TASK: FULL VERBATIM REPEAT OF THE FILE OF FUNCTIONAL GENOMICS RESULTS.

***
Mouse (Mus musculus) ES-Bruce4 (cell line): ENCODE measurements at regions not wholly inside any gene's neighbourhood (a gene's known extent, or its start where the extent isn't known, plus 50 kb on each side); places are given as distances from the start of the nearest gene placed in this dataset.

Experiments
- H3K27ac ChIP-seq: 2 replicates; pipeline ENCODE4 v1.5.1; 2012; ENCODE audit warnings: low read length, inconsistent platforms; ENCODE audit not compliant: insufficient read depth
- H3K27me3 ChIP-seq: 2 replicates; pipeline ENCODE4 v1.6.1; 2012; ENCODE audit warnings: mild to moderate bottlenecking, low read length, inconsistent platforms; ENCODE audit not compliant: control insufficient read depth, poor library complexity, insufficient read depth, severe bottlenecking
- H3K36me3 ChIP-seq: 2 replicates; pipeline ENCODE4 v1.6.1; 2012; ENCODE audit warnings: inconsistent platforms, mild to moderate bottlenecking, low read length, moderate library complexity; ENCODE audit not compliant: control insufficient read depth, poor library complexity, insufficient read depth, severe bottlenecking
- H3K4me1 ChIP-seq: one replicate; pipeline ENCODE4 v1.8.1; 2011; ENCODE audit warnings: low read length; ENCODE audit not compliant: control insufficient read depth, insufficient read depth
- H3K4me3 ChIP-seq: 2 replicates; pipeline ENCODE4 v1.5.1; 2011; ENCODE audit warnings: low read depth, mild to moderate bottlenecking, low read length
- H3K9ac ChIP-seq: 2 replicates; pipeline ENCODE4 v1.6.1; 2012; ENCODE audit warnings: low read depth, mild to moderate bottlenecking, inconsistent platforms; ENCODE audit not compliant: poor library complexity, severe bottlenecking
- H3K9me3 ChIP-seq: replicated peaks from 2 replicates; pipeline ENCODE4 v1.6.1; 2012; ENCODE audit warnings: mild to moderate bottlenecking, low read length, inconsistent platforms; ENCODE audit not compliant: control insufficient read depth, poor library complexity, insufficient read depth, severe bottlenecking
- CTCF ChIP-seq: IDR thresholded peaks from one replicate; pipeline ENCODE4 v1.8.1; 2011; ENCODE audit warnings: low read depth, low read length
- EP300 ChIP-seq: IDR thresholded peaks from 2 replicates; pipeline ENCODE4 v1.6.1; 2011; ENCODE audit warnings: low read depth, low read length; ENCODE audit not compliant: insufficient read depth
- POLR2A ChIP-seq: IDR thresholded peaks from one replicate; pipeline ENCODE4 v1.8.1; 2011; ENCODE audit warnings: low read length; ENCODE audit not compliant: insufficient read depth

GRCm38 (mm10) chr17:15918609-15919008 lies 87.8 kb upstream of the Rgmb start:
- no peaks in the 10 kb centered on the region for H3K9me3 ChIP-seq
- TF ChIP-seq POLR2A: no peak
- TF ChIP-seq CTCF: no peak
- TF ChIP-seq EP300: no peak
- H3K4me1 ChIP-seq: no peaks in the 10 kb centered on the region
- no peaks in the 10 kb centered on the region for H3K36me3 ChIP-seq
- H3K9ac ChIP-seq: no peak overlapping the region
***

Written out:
Mouse (Mus musculus) ES-Bruce4 (cell line): ENCODE measurements at regions not wholly inside any gene's neighbourhood (a gene's known extent, or its start where the extent isn't known, plus 50 kb on each side); places are given as distances from the start of the nearest gene placed in this dataset.

Experiments
- H3K27ac ChIP-seq: 2 replicates; pipeline ENCODE4 v1.5.1; 2012; ENCODE audit warnings: low read length, inconsistent platforms; ENCODE audit not compliant: insufficient read depth
- H3K27me3 ChIP-seq: 2 replicates; pipeline ENCODE4 v1.6.1; 2012; ENCODE audit warnings: mild to moderate bottlenecking, low read length, inconsistent platforms; ENCODE audit not compliant: control insufficient read depth, poor library complexity, insufficient read depth, severe bottlenecking
- H3K36me3 ChIP-seq: 2 replicates; pipeline ENCODE4 v1.6.1; 2012; ENCODE audit warnings: inconsistent platforms, mild to moderate bottlenecking, low read length, moderate library complexity; ENCODE audit not compliant: control insufficient read depth, poor library complexity, insufficient read depth, severe bottlenecking
- H3K4me1 ChIP-seq: one replicate; pipeline ENCODE4 v1.8.1; 2011; ENCODE audit warnings: low read length; ENCODE audit not compliant: control insufficient read depth, insufficient read depth
- H3K4me3 ChIP-seq: 2 replicates; pipeline ENCODE4 v1.5.1; 2011; ENCODE audit warnings: low read depth, mild to moderate bottlenecking, low read length
- H3K9ac ChIP-seq: 2 replicates; pipeline ENCODE4 v1.6.1; 2012; ENCODE audit warnings: low read depth, mild to moderate bottlenecking, inconsistent platforms; ENCODE audit not compliant: poor library complexity, severe bottlenecking
- H3K9me3 ChIP-seq: replicated peaks from 2 replicates; pipeline ENCODE4 v1.6.1; 2012; ENCODE audit warnings: mild to moderate bottlenecking, low read length, inconsistent platforms; ENCODE audit not compliant: control insufficient read depth, poor library complexity, insufficient read depth, severe bottlenecking
- CTCF ChIP-seq: IDR thresholded peaks from one replicate; pipeline ENCODE4 v1.8.1; 2011; ENCODE audit warnings: low read depth, low read length
- EP300 ChIP-seq: IDR thresholded peaks from 2 replicates; pipeline ENCODE4 v1.6.1; 2011; ENCODE audit warnings: low read depth, low read length; ENCODE audit not compliant: insufficient read depth
- POLR2A ChIP-seq: IDR thresholded peaks from one replicate; pipeline ENCODE4 v1.8.1; 2011; ENCODE audit warnings: low read length; ENCODE audit not compliant: insufficient read depth

GRCm38 (mm10) chr17:15918609-15919008 lies 87.8 kb upstream of the Rgmb start:
- no peaks in the 10 kb centered on the region for H3K9me3 ChIP-seq
- TF ChIP-seq POLR2A: no peak
- TF ChIP-seq CTCF: no peak
- TF ChIP-seq EP300: no peak
- H3K4me1 ChIP-seq: no peaks in the 10 kb centered on the region
- no peaks in the 10 kb centered on the region for H3K36me3 ChIP-seq
- H3K9ac ChIP-seq: no peak overlapping the region